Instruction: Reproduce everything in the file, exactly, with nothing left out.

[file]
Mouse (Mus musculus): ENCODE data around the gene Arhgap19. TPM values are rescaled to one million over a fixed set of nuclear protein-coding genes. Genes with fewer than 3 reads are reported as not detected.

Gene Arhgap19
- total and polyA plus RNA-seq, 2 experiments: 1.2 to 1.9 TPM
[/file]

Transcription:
Mouse (Mus musculus): ENCODE data around the gene Arhgap19. TPM values are rescaled to one million over a fixed set of nuclear protein-coding genes. Genes with fewer than 3 reads are reported as not detected.

Gene Arhgap19
- total and polyA plus RNA-seq, 2 experiments: 1.2 to 1.9 TPM